When you come to Atlantic City, casinos aren’t the only places you can find great meals. Eat where the locals eat. Here’s an insiders guide to six landmark Atlantic City restaurants that have withstood the test of time for a reason: they are great.
At the top of the list is the White House Sub Shop, which has been around for more than 65 years. This is not just your ordinary sub shop. This is a place where celebrities such as Bill Cosby, Frank Sinatra, The Beatles, Joe Dimaggio and even Oprah went to feast on some amazing subs served on fresh, locally baked Atlantic City rolls. The regular Italian is what they are known for, but they also make some killer meatball subs and cheesesteaks, too. There’s two locations – the original on Arctic Avenue – and the relatively new location inside Trump Taj Mahal Casino. Subs are all under 10 bucks.
This is a real insiders tip: Chef Vola is a tiny 60-seat gourmet restaurant that has been in the basement of 11 S. Albian Avenue since 1921, serving everyone from Billy Crystal to Mickey Mantle to Derek Jeter and Mr. T! How secret is Chef Vola? For starters, the restaurant's phone number isn't listed, and on busy nights, unless you have some pull or are an established customer, there's a good chance you won't get in. But if you do, you'll be glad you did. The veal rules - especially the chop and the broiled veal sausage with pepper, mushrooms and onions - or try the linguini with white clam sauce. Save room for homemade desserts such as hot apple ricotta cheesecake and the very chilled banana cream pie. Take someone here and impress them. The intimate setting and exclusive aura makes you seem like you're someone special or in a scene from "The Godfather." Plan to spend about $100 for two people.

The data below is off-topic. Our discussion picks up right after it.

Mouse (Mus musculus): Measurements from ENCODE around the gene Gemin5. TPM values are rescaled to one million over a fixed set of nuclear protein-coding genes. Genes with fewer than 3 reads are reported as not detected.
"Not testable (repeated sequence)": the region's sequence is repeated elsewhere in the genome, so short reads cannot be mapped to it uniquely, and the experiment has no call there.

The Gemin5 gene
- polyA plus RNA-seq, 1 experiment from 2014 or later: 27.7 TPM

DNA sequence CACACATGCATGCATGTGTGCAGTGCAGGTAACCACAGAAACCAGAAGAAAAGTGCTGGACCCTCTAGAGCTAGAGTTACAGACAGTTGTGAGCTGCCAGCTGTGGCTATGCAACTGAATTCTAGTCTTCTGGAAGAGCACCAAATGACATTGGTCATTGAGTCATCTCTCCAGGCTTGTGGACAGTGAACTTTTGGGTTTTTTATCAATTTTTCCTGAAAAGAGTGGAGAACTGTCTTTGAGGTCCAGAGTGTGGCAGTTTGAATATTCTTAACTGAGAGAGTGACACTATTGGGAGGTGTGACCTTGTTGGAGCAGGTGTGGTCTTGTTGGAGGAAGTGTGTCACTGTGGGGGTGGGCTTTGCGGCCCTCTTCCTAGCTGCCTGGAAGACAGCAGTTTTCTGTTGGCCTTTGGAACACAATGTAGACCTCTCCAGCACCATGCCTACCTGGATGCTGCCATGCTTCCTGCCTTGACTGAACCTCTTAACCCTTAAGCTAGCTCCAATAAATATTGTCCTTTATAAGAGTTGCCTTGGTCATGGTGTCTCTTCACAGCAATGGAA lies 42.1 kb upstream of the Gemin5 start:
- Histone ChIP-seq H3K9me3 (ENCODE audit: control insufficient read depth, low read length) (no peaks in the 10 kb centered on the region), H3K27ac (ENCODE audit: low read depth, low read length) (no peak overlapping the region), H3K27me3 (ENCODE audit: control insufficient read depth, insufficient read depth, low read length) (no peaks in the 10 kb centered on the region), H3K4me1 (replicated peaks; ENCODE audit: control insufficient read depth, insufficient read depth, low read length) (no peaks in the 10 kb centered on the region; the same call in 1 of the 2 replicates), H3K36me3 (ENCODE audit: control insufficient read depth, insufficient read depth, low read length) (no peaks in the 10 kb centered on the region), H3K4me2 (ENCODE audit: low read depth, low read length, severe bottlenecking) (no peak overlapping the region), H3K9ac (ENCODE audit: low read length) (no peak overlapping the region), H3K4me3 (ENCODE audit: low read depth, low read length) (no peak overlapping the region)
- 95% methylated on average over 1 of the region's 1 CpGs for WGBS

If it’s pizza you crave, have an inexpensive, unique pizza experience at Tony’s Baltimore Grill near the Tropicana. This Atlantic City institution has been serving thin-crust pizza in town since the 1920s, moving to its downtown location on Atlantic Avenue in the 1960s. Walk in and the place looks just like it did back then with its red leather banquettes, wood paneling, table jukeboxes and old-school charm. The most expensive thing on the menu – the seafood special – is about 12 bucks, and a plain pizza is around $8. Draft beers are super cheap – about 2 bucks – and the Baltimore Grill also has a great red gravy and meatballs.
Another former Sinatra hangout – Angelo’s Fairmount Tavern in the Ducktown section – has been around since 1935, offering traditional Italian food to the masses. While the place has undergone some additions and renovations, it still feels like a time warp to the mid-1900s when you walk in the doors with all of the old wood. The food is the main attraction with signature dishes including clams casino, linguini and crab, steak pizzaiola and pastas. And the prices are right, with most entrees under $20.
Finally, the Dougherty family has two institutions: the Knife and Fork Inn and Dock’s Oyster House. Both are amazing places offering great seafood and steaks, with the Knife and Fork offering more modern interpretations on classics and Dock’s going the more traditional route. Both pricey restaurants offer great service and awesome food. The Knife and Fork has been around since 1912 and Dock's has been around longer – since 1897. Their longevity screams success.